Serenity had come to Harper's Landing on legitimate business for once, and the crew was making something of a holiday about it.
After Zoe, Jayne and Mal had unloaded the cargo, the pilot had announced he was kidnapping his wife and they could be found staying at the hotel in town, should any emergencies arise. Mal had been more than happy to let them go. They'd made a half decent profit off the genseed they'd picked up at a good price thanks to Warrick Harrow's WAVE, and he was inclined to rest a while planetside. Inara had no appointments scheduled until the following week, and a few days on a border world far from any Alliance presence had seemed a Godsend. Jayne had disappeared in the general direction of the local saloon, and Kaylee had decided that she'd like nothing better than an afternoon spent soaking up sunshine.
Simon had balked at first when Kaylee had suggested a picnic, but now--stretched out in the grass, watching his sister gather wildflowers and weave them into a crown, birds singing overhead, the sun beating down and a warm wind ruffling his hair--he understood that simple joys could be the most profound.
They had a modest lunch spread out on the rough wool army blanket laid out on the grass. It was summer on Harper's Landing, and Kaylee and River had gathered blackberries that grew wild along the side of the road as they'd walked from the clearing where Serenity set down yesterday. They hadn't walked far; just to the hill where Kaylee decided they had the best view. The town was spread out below them, snuggled up close to the river like a child against its mother.
Simon unscrewed the cap from the thermos of tea Book had contributed to their afternoon, and poured a measure into the metal cap. Kaylee and River preferred it sweetened with honey or sugar, but he'd gotten used to drinking tea plain during all-nighters in Medacad. The liquid was warm but not hot, and left a bitter aftertaste that was familiar, even if the surroundings were not.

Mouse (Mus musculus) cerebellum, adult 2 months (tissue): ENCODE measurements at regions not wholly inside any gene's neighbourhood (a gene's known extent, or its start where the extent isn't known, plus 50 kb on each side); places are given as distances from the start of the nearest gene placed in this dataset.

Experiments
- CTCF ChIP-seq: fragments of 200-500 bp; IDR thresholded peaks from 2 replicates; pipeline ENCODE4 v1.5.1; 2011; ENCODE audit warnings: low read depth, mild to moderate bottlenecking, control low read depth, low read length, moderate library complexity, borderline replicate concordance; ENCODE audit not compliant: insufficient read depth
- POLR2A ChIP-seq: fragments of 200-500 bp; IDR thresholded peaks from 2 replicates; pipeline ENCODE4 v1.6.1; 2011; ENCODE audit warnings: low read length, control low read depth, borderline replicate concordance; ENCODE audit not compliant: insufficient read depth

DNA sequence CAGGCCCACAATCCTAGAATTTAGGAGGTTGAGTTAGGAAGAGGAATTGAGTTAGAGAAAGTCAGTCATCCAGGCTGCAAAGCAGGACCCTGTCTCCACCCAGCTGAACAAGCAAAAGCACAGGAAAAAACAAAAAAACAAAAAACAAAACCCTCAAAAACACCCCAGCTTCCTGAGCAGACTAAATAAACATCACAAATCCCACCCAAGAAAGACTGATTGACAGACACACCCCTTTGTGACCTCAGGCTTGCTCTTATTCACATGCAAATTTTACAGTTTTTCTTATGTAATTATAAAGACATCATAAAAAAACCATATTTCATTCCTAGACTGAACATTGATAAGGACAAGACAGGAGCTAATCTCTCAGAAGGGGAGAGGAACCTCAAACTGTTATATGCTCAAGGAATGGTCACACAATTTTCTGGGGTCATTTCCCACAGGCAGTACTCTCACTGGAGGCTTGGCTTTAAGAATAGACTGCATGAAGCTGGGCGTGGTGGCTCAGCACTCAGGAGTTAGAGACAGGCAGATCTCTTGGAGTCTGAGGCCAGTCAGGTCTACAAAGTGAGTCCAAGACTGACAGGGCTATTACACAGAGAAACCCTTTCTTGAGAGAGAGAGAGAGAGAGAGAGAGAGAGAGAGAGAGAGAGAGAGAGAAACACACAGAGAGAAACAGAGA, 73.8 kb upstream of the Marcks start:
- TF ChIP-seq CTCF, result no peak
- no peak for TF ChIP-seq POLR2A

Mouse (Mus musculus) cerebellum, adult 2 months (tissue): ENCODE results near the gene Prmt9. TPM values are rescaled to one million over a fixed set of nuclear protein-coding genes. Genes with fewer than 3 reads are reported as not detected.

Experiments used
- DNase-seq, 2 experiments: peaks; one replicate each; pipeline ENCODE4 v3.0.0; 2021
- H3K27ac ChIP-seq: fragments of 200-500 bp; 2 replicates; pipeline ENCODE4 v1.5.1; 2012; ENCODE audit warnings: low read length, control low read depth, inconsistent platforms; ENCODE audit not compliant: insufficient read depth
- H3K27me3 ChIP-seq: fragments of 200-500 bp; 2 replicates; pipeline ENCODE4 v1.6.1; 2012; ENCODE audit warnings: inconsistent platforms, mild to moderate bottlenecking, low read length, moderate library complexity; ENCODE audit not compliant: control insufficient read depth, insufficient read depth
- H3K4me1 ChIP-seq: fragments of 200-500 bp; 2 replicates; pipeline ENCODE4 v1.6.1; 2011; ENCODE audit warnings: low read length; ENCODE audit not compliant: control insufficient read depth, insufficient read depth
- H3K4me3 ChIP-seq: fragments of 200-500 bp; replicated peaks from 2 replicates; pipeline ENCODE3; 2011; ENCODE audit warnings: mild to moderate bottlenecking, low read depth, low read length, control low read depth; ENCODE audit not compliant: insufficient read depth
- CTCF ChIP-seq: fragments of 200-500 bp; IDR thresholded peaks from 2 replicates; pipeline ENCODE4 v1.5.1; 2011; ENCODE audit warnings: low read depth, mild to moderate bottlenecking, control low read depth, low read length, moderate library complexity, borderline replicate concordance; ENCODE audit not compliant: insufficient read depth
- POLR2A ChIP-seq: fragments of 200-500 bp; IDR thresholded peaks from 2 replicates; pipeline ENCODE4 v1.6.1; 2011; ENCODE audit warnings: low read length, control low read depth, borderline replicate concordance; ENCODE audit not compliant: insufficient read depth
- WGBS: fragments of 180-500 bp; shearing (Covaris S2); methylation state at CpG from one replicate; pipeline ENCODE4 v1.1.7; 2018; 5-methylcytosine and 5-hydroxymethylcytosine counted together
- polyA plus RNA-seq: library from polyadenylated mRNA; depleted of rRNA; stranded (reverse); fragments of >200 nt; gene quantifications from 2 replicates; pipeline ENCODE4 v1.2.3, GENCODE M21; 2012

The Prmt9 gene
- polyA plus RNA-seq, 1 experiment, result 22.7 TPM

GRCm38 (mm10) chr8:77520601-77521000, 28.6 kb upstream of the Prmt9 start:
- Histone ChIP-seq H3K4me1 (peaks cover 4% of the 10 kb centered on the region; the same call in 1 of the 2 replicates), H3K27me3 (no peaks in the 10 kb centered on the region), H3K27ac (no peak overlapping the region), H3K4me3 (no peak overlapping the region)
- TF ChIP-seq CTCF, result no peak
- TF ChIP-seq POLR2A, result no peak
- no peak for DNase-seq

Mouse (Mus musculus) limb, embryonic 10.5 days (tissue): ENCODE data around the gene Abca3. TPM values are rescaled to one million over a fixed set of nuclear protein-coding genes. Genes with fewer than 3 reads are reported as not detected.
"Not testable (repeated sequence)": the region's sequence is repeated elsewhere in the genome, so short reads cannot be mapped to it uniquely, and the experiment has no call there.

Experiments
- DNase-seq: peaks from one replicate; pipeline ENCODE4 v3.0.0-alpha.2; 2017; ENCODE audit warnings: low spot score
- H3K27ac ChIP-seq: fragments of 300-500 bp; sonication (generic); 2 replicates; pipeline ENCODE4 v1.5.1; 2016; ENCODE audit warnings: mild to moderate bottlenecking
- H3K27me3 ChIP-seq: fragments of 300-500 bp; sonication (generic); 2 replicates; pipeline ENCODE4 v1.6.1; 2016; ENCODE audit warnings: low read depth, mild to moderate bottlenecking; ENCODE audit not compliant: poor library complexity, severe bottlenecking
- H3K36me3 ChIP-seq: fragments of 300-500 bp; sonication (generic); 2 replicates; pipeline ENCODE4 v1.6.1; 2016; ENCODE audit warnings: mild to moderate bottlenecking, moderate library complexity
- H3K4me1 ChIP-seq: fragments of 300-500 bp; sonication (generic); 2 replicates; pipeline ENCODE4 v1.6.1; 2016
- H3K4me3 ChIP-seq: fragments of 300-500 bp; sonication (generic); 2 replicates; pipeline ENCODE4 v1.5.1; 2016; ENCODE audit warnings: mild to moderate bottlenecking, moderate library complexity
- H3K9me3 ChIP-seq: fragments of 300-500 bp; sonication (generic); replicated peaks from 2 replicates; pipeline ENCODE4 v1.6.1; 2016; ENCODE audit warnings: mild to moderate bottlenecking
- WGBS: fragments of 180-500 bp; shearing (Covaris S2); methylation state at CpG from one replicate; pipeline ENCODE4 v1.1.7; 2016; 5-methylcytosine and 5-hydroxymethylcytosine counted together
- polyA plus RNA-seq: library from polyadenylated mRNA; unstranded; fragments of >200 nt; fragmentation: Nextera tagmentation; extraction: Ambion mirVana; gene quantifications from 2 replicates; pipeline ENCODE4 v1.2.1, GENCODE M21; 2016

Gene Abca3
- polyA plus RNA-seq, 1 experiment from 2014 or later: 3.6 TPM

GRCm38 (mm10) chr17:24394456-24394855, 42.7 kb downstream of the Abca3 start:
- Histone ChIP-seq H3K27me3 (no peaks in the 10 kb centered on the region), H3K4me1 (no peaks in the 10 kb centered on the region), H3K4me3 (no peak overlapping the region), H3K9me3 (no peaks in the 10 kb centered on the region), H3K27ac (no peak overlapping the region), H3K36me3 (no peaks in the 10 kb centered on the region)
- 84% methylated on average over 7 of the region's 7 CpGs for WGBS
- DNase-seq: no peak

Kaylee had worn the dress before, and Simon knew it was far from new. He could see where the hem has been let down, and there were loose threads where the ties attach at the sides. It was a child's dress, rather than a woman's, but she had a woman's body beneath the flowered cotton. He'd been noticing that more and more lately. He couldn't seem to tear his eyes away as the breeze picked at the sheer cotton dress, moulding it against her curves as she stood up straight, almost on the balls of her feet, to wave to River. The sun was behind her, limning her hair with gold, and he could see the shape of her thighs through the thin material.
He was reminded of how he'd first seen her, twirling a paper parasol at Eavesdown docks, caching what sun she could before they picked up and took off for the black. She liked a bit of sunbathing when they were planetside, she'd said. She loved being out in space she'd told him, but sometimes she missed blue skies and the sun on her face.
Simon was glad she'd dragged him out of the infirmary, insisting that he could catalogue supplies any old time, and he was wasting a perfectly beautiful day. River had been itching to get out, and he'd gone as much for her as for Kaylee, who was taken with the notion of a picnic. It reminded her, she'd told him, of Sundays with her family, her daddy fishing with her brothers and cousins, and her grandmother giving them big slices of peach pie and bottles of milk to wash them down.